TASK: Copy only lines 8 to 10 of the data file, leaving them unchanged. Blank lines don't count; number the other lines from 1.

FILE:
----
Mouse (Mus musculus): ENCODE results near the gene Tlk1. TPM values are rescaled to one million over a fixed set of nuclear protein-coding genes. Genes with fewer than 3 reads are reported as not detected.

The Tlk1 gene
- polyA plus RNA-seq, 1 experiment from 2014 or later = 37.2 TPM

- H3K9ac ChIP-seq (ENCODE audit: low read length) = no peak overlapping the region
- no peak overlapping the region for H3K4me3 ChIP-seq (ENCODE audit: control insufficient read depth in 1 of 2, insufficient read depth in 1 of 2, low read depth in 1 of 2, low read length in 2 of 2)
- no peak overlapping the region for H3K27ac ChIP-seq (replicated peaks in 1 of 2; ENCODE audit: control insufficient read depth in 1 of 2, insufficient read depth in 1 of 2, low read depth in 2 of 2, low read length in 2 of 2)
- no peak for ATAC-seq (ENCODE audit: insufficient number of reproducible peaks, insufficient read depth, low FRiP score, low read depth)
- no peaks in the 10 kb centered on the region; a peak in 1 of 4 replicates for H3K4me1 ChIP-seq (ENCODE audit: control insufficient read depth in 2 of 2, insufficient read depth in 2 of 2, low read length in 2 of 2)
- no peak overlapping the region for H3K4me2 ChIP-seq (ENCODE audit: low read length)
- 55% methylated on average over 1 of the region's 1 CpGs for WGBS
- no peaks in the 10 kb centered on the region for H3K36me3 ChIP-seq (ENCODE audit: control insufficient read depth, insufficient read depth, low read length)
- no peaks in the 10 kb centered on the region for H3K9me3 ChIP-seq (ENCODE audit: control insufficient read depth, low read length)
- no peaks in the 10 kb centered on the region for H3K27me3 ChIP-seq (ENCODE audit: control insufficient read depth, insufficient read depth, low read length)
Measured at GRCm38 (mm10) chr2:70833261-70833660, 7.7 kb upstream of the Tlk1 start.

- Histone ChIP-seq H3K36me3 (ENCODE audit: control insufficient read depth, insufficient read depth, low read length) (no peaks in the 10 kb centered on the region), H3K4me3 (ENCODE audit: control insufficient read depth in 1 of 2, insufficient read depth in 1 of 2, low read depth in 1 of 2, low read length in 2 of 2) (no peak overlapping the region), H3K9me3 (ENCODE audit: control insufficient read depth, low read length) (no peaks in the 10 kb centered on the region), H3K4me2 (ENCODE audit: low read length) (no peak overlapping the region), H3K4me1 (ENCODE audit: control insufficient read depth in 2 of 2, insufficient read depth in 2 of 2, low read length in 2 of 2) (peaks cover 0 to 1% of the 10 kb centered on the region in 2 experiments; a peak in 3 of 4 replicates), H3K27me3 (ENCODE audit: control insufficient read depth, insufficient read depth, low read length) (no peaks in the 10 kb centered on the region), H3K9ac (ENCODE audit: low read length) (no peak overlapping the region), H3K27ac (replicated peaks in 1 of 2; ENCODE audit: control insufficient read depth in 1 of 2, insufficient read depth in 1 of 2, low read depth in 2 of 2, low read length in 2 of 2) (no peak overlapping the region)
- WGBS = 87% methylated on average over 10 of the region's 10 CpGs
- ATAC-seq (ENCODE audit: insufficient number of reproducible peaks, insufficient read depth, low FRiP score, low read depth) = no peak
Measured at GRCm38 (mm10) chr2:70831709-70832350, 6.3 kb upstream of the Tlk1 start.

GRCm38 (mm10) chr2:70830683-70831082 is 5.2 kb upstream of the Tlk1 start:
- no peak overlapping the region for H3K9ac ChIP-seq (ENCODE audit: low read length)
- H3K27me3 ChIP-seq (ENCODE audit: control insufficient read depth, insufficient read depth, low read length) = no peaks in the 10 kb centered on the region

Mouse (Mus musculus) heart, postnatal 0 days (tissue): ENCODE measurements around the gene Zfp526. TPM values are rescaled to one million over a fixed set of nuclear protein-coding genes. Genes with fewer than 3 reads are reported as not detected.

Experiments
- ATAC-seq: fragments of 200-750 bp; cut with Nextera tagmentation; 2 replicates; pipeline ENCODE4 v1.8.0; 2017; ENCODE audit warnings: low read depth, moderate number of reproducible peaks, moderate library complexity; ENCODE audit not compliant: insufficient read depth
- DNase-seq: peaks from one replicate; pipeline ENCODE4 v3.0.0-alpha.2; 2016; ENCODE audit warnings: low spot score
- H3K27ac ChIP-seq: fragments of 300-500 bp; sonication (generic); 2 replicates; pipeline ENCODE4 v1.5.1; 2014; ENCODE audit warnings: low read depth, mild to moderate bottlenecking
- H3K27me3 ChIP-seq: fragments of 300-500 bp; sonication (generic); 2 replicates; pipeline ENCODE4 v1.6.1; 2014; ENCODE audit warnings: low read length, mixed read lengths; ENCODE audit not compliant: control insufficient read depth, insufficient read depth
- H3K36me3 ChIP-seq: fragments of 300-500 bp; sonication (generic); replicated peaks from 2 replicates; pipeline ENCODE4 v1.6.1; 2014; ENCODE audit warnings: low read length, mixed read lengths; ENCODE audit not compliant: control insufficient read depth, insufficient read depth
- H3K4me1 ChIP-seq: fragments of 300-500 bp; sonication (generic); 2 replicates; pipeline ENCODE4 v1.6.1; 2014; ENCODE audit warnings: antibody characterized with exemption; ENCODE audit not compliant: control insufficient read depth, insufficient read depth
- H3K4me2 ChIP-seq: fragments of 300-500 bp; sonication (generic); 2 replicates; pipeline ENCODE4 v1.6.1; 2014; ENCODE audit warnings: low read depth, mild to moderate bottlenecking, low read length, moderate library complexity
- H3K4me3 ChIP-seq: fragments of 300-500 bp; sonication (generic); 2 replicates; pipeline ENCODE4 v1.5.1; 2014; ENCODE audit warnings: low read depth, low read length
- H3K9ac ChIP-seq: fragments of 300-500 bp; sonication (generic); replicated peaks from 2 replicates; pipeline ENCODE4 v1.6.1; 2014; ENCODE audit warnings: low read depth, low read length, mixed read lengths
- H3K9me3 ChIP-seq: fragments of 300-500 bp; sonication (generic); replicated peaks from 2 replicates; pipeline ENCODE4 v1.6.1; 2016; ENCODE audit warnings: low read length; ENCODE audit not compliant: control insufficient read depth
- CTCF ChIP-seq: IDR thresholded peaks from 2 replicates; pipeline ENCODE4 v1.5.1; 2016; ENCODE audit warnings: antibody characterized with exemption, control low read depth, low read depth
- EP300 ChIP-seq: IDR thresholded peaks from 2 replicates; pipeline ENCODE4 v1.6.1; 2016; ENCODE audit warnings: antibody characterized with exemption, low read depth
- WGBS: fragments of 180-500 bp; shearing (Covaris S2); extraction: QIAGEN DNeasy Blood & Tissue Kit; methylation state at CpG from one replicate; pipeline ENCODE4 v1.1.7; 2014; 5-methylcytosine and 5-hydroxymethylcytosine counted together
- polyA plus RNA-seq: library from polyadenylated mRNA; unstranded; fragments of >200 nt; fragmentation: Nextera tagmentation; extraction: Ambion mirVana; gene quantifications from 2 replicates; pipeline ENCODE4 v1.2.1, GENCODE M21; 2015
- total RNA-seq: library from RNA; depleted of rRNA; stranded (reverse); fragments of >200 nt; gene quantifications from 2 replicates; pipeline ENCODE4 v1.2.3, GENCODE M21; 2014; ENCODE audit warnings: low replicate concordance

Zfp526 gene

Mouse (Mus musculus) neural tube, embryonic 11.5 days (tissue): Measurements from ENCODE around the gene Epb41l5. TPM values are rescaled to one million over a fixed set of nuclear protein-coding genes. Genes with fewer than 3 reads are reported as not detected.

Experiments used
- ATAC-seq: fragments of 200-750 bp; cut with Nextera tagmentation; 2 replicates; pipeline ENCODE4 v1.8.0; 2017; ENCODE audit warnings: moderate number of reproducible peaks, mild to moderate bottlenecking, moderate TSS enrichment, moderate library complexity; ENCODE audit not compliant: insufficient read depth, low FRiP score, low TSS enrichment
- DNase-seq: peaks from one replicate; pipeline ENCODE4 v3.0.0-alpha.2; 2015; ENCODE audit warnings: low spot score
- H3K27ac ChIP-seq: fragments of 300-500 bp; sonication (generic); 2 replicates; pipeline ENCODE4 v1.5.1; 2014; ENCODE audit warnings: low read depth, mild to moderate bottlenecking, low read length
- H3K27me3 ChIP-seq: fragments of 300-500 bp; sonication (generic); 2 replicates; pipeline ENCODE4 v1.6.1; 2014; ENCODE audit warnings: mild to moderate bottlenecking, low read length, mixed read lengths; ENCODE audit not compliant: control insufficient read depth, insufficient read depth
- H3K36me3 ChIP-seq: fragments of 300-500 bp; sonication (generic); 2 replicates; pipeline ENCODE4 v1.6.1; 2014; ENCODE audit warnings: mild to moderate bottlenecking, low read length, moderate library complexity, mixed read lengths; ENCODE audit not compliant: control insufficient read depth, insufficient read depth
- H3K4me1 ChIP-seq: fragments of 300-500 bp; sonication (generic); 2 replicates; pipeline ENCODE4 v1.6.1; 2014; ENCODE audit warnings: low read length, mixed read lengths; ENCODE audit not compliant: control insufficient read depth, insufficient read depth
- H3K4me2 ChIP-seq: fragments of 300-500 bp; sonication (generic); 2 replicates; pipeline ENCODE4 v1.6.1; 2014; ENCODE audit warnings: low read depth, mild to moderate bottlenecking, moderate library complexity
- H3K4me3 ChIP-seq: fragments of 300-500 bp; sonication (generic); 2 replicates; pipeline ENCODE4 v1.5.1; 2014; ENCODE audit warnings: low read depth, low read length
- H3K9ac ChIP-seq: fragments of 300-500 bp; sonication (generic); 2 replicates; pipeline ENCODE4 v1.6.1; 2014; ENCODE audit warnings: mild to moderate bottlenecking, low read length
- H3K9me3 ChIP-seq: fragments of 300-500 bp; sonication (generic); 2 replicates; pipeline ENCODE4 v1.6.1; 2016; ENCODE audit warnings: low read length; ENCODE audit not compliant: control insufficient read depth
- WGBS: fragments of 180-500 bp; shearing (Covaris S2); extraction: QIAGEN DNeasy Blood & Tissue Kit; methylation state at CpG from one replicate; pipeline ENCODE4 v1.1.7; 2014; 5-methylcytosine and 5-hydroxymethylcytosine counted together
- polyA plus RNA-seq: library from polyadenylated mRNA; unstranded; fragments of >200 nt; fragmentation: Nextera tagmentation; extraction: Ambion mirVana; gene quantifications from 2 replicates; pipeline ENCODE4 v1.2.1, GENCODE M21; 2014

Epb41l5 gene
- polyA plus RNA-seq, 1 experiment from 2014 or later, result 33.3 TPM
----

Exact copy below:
- no peaks in the 10 kb centered on the region; a peak in 1 of 4 replicates for H3K4me1 ChIP-seq (ENCODE audit: control insufficient read depth in 2 of 2, insufficient read depth in 2 of 2, low read length in 2 of 2)
- no peak overlapping the region for H3K4me2 ChIP-seq (ENCODE audit: low read length)
- 55% methylated on average over 1 of the region's 1 CpGs for WGBS